As a young man at the age of 17, Hyde Park, Utah. Calvin relates:" I was born August 22, 1885 in an adobe house near my Grandfather Griffith's home in Hyde Park, Cache, Utah. My father, Orange, evidently spent most of his time at Lewiston, Utah, about 20 miles north of Hyde Park, where he owned a farm, and where Aunt Vilda his first wife, lived. My mother, his second wife, was Marinda Elizabeth Griffith. About the time we moved in with my grandparents, my younger sister, Minnie and I had Whooping cough, at which time she also had pneumonia, and died at the early age of 20 months.
In the early winter of 1890, I went with mother to Grover, Wyoming in Star Valley, where she was sent to care for Aunt Phoebe Hyde during her expected confinement. After the baby was born, Aunt Phoebe died, and mother was asked to take the three young children to Hyde Park and care for them. This was during the crusade against Polygamists.
When I was four, Mother and I went to Bennington, Idaho to visit my father and Aunt Vilda. Father had many farm horses, which I enjoyed looking at in the corral. I have thought in later years, that the purpose of the visit was to determine whether or not my parents would be divorced. I did not see my father again until the summer of 1925 when I visited him at the Soldier's Home in Roseburg, Oregon.
At six years of age, I started school in the vestry of the Ward Chapel, with Mary Ann Grant as my teacher until I passed in the 4th grade, then I sent to the regular school house, with James William Hurn as my teacher. He was very courteous, and always raised his hat when meeting a person, even to me, a child. I would go out of my way to meet him and return the courtesy. I was baptized Sept. 7, 1893 by George Seamons, and confirmed the same day by Charles G. Hyde, Bishop.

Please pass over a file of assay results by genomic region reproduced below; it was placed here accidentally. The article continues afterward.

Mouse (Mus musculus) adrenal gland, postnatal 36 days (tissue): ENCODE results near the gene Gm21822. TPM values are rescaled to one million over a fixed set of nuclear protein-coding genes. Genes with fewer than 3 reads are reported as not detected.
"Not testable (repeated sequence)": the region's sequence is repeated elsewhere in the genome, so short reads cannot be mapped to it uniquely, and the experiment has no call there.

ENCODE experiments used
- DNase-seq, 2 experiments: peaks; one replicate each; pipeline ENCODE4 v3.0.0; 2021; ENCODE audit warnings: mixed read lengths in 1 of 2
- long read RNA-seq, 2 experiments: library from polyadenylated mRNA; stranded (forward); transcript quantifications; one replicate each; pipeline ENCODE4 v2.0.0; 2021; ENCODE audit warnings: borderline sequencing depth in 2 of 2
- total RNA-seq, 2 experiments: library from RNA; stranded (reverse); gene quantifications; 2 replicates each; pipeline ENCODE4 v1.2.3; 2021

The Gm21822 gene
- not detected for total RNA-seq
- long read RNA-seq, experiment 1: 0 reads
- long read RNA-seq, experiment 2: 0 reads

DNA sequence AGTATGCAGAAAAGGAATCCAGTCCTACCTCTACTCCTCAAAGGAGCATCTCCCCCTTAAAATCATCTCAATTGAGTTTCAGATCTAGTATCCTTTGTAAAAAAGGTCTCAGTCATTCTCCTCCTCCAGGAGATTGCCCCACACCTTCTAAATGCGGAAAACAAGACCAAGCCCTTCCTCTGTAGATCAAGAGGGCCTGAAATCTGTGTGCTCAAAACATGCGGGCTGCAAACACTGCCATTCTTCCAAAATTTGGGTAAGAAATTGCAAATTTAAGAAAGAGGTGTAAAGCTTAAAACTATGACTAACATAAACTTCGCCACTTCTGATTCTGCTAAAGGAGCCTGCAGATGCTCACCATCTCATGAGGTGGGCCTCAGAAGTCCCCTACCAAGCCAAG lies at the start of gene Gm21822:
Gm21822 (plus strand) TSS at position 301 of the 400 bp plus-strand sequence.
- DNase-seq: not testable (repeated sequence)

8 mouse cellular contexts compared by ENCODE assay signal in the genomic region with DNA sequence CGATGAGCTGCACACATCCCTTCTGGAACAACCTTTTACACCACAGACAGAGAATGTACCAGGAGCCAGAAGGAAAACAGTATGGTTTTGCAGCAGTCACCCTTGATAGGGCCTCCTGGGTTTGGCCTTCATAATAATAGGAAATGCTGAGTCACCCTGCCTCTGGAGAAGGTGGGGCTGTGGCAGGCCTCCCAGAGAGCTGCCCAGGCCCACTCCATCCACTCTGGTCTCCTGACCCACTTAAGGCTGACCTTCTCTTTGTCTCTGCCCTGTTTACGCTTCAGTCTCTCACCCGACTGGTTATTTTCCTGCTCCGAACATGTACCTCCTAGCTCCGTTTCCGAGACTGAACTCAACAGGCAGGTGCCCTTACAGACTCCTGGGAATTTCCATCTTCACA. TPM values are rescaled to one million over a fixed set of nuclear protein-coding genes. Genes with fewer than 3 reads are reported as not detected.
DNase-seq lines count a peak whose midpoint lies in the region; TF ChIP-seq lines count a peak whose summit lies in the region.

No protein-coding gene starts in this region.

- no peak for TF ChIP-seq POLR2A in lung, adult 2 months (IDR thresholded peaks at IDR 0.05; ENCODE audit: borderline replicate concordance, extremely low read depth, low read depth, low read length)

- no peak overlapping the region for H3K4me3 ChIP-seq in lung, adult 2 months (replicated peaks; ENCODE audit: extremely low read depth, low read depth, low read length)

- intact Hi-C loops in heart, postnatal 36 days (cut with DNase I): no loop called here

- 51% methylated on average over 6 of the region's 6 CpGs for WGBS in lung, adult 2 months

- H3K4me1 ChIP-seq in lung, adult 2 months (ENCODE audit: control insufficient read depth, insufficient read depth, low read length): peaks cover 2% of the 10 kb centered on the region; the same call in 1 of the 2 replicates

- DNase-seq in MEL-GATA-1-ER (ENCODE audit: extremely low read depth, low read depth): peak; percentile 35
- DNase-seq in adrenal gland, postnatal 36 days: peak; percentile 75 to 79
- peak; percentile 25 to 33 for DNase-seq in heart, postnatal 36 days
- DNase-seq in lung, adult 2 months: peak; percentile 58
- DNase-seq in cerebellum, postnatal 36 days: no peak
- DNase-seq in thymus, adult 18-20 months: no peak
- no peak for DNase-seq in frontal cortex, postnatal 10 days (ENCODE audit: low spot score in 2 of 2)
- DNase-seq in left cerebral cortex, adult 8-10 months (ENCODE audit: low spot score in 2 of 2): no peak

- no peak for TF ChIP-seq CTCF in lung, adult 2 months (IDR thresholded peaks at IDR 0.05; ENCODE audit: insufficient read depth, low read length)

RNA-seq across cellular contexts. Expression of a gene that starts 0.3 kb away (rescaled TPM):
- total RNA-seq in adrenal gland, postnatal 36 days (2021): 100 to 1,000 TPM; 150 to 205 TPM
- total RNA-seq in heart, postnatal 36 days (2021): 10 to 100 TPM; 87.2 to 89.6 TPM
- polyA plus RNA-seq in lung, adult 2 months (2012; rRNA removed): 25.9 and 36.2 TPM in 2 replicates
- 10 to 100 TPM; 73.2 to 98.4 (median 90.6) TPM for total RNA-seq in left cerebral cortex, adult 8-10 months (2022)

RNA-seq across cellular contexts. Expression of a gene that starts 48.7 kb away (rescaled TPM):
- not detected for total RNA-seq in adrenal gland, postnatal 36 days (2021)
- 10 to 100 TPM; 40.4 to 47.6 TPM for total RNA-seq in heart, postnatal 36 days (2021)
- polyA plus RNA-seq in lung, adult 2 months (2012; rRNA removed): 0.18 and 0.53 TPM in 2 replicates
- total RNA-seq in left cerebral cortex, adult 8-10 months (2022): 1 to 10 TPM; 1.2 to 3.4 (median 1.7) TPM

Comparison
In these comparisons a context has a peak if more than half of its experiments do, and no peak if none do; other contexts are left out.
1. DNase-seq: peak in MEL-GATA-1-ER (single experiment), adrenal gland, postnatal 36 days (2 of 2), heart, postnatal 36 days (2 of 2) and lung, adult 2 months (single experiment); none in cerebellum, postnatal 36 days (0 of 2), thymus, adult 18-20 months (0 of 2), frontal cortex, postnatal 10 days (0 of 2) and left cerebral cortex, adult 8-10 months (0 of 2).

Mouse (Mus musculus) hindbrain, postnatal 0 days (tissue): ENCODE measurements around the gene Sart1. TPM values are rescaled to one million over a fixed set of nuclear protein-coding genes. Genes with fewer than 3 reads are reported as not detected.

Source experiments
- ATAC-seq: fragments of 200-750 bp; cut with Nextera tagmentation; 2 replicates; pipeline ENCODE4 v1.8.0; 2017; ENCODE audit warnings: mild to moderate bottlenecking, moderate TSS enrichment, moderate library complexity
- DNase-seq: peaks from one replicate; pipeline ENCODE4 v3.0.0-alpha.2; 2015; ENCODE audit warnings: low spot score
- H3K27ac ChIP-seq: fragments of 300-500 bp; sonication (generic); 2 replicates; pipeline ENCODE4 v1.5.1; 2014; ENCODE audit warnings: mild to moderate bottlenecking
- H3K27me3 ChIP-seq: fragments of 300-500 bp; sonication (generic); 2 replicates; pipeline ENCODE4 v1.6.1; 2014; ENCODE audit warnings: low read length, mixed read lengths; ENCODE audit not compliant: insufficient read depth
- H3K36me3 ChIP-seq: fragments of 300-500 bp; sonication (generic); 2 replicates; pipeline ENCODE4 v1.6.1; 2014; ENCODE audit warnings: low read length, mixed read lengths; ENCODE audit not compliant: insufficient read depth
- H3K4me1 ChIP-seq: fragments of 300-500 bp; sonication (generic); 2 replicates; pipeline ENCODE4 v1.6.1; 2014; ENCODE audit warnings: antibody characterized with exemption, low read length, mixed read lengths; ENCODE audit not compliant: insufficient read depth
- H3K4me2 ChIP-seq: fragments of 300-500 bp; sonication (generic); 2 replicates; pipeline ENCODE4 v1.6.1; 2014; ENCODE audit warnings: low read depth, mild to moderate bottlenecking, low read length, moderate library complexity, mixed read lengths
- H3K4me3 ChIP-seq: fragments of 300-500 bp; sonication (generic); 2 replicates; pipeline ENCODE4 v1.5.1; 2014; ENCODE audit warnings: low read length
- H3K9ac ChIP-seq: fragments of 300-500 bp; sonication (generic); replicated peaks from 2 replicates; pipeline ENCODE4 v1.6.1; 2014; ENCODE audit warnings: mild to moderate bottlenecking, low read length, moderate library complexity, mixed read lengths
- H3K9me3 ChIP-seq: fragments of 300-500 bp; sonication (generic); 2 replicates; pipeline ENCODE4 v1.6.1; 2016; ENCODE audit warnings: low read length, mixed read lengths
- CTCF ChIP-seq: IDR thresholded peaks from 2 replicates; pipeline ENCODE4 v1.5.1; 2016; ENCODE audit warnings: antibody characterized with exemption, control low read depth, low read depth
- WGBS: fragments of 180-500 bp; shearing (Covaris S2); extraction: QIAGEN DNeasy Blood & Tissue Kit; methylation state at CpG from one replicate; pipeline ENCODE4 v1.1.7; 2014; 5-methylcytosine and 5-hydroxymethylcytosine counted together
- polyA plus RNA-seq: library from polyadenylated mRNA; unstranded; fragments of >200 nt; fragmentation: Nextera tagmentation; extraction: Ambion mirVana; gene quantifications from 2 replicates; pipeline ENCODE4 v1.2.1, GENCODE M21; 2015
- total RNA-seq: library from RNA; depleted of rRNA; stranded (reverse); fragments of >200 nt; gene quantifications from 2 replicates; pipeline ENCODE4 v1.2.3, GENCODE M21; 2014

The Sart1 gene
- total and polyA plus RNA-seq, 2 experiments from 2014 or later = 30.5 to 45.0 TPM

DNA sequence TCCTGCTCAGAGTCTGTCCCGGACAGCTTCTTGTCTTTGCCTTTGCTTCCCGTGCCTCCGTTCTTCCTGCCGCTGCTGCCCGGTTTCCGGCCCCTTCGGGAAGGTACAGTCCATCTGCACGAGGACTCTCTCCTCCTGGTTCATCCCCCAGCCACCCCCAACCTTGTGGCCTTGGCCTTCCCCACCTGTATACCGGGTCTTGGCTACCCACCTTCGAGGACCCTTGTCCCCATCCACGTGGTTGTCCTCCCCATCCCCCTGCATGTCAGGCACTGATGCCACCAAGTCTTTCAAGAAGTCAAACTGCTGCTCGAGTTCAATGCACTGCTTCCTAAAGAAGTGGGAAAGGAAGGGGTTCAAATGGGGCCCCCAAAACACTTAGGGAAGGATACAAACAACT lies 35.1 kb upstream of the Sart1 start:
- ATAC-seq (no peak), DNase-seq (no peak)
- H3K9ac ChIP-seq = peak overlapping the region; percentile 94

During my childhood from six to eleven years, while yet living in the home of my grandparents, it was my chore to get the wood and coal in each evening, milk the cows, and feed the pigs and chickens. I also fed the cows in the winter, and in the summer. I drove them to pasture. I walked 3/4 of a mile to the pasture twice each day, taking them there and getting them in the evening, always wishing for a horse and saddle so I could ride."
It was in 1897 that Calvin went with his Uncle Heman Hyde to Grover, Wyoming. They lived in the Kingston home just a half a mile from the Grover Ward chapel. He rode his horse Coaly, a black pony to school where Gibson Condie was the teacher. He milked eight cows and helped to earn money for the local creamery there.
It was in 1898 that Griffeth grandparents moved to Star Valley Wyoming. They died there soon after. In 1900 Calvin was sustained as assistant Sunday School Secretary in the Grover Ward, and a teacher of the first intermediate class. He was ordained a Deacon, Feb. 19, 1900 where he served as president. In March, 1903 his mother remarried to Arthur B. Clark and they moved to Old Mexico four months later.
While he was working on a farm in Guadalupe, he noticed a girl named Achsah Stout. They became acquainted and he later married her four years later. (She was only 14 when they met.) The Clarks bought a farm there in Guadalupe where they lived in 1903. In the Guadalupe ward, Calvin was set apart as Sunday School Superintendent Feb. 12, 1904 with David Stout and Frederick Clark as assistants. Later, Achsah Stout was sustained as Secretary and served in that position until 1909.
In 1905, Calvin was appointed to work out plans, select a site, and prepare for the building of a new chapel. Calvin was in charge of the chapel building, kept books and funding organization. On Feb. 7, 1909 the chapel was dedicated and Brother George A. Black became our Presiding Elder. Unfortunately, he was shot by the Mexicans during the revolution.